Thus, in the thirteenth century, Ovadiah the convert asks Maimonides if he may say the words “Our God, and the God of our forefathers” in prayer, because after all, our God is not the God of his fathers. On the other hand, he does not want to expose himself publicly as a convert. Without hesitation, Maimonides answers: “You should say ‘Our God and the God of our forefathers,’ because Abraham is your father,” and moreover, he adds: “and you should say ‘who endowed the land to our fathers,’ because the land was given to Abraham.” According to Maimonides, this land, for which converts fight today, belongs to them, just as it belongs to every other Jew.
The tradition of the Zohar represents the root of a branch of later Jewish thought, developed from the thirteenth century onward, which has to be recognized as containing racist (and often misogynist) assumptions, which influenced Jewish tradition and law, and which continues to influence it to this day. Academic historical research suggests that the philosophy of the Zohar reflects opposition to Christian theology and to conversion practices of the Catholic church, but this is irrelevant. The content of the Zohar is still interpreted here and now, and it carries messages that are morally problematic in the Jewish and Israeli context of 2019.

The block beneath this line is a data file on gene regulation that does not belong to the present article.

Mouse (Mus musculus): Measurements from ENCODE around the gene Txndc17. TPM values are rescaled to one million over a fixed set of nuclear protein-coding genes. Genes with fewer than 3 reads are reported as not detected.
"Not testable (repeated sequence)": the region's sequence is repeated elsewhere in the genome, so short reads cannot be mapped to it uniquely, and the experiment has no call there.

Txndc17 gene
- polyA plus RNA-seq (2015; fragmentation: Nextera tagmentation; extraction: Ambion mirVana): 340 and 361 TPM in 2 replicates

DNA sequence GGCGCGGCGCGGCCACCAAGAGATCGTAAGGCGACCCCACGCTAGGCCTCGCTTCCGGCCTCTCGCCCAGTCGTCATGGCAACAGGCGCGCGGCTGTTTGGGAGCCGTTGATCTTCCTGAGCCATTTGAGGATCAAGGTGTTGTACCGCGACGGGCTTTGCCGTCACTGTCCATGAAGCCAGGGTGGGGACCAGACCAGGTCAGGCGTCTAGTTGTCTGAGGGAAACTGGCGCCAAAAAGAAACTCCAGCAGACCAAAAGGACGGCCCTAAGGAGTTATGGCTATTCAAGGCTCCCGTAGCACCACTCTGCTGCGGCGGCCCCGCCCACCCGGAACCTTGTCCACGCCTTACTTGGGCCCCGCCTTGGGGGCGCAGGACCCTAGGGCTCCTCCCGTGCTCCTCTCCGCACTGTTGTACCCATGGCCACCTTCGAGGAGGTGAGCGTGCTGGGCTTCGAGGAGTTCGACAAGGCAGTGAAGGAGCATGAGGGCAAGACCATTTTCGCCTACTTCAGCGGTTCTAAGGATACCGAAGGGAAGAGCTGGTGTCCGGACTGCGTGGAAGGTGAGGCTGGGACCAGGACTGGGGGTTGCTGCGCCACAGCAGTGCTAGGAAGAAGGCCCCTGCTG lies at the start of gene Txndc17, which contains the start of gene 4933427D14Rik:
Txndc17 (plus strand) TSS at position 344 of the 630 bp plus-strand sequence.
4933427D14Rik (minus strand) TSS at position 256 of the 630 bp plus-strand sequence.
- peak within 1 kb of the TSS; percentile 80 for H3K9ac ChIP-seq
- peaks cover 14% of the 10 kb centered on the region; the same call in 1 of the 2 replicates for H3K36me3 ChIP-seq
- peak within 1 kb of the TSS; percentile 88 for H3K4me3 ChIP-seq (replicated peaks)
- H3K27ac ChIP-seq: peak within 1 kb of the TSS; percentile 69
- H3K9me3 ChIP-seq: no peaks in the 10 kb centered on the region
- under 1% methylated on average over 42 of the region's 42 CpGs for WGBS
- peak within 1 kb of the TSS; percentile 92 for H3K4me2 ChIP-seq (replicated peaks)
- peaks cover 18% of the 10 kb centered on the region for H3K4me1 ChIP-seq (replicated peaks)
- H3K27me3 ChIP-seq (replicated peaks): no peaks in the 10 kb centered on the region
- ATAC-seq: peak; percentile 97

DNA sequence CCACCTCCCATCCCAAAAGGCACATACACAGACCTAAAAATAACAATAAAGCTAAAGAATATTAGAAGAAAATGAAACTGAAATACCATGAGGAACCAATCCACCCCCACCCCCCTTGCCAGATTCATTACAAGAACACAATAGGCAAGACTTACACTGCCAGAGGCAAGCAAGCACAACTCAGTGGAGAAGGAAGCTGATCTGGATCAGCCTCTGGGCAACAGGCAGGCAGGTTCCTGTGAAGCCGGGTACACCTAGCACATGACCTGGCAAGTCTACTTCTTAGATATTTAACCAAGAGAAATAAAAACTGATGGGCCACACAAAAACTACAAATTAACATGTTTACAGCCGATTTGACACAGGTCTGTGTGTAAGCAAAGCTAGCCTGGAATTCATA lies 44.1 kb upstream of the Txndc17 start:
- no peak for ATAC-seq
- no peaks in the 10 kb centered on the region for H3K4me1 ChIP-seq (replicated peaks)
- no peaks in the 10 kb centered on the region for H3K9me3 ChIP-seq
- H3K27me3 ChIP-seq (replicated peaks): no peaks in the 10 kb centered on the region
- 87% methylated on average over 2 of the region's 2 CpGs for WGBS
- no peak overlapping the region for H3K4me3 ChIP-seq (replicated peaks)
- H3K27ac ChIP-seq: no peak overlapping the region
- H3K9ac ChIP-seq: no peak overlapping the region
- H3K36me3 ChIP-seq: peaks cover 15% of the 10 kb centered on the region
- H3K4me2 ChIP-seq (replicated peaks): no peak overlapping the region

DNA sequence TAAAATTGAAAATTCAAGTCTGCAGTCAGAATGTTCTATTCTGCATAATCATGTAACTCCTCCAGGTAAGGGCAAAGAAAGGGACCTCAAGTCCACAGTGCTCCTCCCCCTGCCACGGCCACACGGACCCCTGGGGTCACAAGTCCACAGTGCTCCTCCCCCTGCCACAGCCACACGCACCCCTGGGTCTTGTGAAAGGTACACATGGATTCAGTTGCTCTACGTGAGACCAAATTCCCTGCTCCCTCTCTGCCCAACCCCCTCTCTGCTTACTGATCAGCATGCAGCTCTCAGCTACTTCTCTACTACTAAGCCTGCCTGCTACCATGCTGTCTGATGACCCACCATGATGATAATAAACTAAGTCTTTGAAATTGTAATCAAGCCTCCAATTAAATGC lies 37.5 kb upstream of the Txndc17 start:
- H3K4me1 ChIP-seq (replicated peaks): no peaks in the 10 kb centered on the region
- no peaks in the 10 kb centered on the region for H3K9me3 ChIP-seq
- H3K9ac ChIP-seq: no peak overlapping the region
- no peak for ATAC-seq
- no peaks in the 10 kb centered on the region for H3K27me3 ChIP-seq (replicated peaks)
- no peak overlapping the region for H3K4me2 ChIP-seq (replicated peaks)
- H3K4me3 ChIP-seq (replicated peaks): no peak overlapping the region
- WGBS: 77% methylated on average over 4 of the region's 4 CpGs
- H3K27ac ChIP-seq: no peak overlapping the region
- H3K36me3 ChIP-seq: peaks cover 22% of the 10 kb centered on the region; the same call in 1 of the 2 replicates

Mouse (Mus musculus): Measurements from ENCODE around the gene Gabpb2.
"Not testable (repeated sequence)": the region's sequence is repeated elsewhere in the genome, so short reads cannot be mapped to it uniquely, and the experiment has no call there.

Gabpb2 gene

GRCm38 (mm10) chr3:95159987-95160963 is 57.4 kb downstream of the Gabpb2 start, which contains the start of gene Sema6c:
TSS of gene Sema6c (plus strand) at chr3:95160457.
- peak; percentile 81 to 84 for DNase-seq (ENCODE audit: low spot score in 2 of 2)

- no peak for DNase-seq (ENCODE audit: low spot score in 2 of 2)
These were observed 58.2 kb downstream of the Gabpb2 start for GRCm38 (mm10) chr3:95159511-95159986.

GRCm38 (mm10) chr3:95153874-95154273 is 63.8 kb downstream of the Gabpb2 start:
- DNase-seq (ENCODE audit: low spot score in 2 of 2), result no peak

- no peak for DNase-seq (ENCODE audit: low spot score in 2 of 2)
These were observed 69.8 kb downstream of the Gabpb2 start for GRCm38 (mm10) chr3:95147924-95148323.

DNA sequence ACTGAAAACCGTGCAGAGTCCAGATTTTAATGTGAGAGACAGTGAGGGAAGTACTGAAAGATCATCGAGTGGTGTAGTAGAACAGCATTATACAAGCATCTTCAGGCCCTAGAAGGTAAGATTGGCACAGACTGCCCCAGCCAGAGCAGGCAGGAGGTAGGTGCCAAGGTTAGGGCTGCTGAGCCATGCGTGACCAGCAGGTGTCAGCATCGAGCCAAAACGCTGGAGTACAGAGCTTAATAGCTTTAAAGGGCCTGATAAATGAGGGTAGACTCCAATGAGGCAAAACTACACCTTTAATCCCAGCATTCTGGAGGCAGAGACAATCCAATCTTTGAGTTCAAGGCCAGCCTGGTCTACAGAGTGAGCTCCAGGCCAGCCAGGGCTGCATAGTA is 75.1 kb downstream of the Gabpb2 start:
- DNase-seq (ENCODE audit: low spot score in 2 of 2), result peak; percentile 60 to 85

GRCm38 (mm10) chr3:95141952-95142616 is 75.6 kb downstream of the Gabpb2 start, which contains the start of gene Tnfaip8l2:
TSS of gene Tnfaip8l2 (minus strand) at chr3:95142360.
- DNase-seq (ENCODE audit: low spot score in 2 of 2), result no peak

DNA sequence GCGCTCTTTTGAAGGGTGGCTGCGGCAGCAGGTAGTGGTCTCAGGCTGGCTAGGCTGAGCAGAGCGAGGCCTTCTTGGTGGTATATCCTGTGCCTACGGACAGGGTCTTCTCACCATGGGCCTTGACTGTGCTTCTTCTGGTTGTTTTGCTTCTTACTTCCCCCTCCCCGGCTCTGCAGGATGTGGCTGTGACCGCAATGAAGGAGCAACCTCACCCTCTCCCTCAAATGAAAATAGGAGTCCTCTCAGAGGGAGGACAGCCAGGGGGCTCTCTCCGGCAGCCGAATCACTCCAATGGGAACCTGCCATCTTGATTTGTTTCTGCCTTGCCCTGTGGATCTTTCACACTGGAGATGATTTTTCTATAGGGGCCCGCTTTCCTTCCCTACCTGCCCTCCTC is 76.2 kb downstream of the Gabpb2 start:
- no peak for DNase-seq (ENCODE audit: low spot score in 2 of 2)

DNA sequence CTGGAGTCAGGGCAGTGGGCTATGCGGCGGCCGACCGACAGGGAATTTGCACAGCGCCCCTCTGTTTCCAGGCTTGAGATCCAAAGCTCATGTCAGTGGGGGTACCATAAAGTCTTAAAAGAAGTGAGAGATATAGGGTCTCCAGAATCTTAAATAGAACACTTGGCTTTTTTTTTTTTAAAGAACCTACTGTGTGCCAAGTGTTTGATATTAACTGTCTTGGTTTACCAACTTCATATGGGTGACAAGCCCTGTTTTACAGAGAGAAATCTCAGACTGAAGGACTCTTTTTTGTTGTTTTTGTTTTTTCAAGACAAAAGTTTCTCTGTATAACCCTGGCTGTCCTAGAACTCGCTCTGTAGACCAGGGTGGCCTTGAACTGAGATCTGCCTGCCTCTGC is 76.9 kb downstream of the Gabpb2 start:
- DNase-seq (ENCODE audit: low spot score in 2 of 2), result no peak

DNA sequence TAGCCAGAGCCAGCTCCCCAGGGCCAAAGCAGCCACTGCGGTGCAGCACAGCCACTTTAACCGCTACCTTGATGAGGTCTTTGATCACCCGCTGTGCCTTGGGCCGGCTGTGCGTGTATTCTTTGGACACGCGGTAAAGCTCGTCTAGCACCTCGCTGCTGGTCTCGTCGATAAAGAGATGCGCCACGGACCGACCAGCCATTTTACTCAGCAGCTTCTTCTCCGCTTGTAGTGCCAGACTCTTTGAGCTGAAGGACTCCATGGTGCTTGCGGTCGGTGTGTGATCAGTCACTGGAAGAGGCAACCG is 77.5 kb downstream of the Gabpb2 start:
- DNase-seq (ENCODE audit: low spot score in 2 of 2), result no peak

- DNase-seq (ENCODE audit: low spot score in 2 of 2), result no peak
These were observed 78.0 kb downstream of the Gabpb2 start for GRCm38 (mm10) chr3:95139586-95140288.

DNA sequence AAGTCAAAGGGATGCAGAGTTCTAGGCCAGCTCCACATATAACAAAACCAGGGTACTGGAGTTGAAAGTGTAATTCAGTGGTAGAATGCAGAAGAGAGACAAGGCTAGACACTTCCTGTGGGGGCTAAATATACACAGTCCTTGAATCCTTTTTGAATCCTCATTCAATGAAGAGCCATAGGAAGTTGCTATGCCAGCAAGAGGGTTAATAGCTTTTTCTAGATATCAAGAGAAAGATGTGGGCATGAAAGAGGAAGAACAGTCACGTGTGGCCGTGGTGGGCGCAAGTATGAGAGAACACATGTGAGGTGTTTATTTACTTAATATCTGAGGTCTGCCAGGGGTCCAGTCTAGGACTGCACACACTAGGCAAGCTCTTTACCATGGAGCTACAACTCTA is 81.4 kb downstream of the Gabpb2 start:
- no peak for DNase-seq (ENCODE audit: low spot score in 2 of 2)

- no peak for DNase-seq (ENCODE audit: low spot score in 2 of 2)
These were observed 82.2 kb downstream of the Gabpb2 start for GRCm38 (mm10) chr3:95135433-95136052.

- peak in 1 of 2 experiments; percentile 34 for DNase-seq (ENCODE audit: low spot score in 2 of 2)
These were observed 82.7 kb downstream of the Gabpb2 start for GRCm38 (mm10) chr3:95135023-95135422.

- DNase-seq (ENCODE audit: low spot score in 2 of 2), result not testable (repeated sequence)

It needs to be understood that these racist assumptions separate not only among the dead, but also among the living. The IDF invests a great deal in “Nativ” courses, so those who are Israeli citizens under the Law of Return will undergo halakhic conversions, but according to this Jewish tradition, if God forbid, one of these righteous converts is killed defending the land, they are separated from their brothers in arms: they are under the wings of the Shekhina, while their brothers are above them.
We should recognize that theology never ends with the “upper realms.” It trickles down into the halakha, into traditions, and into daily reality, in ways that reflect its values. Indeed, this is how it ought to be, and therefore, we need to fight for our theological conceptions. In the context of thinking of the heavenly and earthly realms, I would note that changing the wording to “above the Shekhina’s wings” also changes the mythic picture from a gathering under the wings of a merciful mother, to a place of superiority and power, above the wings. That is, a picture of less humility and neediness. Is this what we need?